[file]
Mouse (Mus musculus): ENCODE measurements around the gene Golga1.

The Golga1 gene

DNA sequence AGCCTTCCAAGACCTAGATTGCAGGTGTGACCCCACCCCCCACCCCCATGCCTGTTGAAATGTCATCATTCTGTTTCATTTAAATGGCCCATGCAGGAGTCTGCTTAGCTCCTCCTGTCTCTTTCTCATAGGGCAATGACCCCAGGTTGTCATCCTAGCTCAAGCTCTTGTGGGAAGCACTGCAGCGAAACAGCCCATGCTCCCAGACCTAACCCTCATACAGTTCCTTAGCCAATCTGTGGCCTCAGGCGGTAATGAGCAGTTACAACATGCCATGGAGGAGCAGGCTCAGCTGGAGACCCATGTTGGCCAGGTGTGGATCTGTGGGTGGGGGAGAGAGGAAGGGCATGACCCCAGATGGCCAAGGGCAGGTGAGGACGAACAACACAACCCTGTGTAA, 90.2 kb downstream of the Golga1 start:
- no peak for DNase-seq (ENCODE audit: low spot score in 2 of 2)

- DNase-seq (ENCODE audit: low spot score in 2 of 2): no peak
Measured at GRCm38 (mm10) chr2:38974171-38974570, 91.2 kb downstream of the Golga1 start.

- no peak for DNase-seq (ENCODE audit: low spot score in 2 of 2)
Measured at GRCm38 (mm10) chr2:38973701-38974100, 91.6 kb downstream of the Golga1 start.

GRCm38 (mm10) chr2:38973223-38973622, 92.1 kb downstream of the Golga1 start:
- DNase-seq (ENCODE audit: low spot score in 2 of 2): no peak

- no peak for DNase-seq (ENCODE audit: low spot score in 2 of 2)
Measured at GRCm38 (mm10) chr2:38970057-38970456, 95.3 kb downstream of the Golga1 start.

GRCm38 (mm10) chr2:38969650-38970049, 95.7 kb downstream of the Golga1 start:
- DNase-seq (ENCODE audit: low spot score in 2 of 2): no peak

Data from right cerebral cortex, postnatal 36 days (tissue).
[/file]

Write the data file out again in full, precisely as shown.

Mouse (Mus musculus): ENCODE measurements around the gene Golga1.

The Golga1 gene

DNA sequence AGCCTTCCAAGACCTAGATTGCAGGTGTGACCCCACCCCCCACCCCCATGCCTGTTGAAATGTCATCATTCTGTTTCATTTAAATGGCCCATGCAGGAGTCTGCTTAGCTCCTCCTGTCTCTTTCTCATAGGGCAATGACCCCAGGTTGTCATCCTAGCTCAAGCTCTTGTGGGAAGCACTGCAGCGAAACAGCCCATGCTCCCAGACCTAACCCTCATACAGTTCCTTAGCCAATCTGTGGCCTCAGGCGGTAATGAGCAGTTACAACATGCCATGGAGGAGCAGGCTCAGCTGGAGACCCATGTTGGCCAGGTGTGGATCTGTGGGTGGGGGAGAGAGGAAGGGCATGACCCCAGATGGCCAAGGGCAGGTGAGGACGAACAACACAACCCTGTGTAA, 90.2 kb downstream of the Golga1 start:
- no peak for DNase-seq (ENCODE audit: low spot score in 2 of 2)

- DNase-seq (ENCODE audit: low spot score in 2 of 2): no peak
Measured at GRCm38 (mm10) chr2:38974171-38974570, 91.2 kb downstream of the Golga1 start.

- no peak for DNase-seq (ENCODE audit: low spot score in 2 of 2)
Measured at GRCm38 (mm10) chr2:38973701-38974100, 91.6 kb downstream of the Golga1 start.

GRCm38 (mm10) chr2:38973223-38973622, 92.1 kb downstream of the Golga1 start:
- DNase-seq (ENCODE audit: low spot score in 2 of 2): no peak

- no peak for DNase-seq (ENCODE audit: low spot score in 2 of 2)
Measured at GRCm38 (mm10) chr2:38970057-38970456, 95.3 kb downstream of the Golga1 start.

GRCm38 (mm10) chr2:38969650-38970049, 95.7 kb downstream of the Golga1 start:
- DNase-seq (ENCODE audit: low spot score in 2 of 2): no peak

Data from right cerebral cortex, postnatal 36 days (tissue).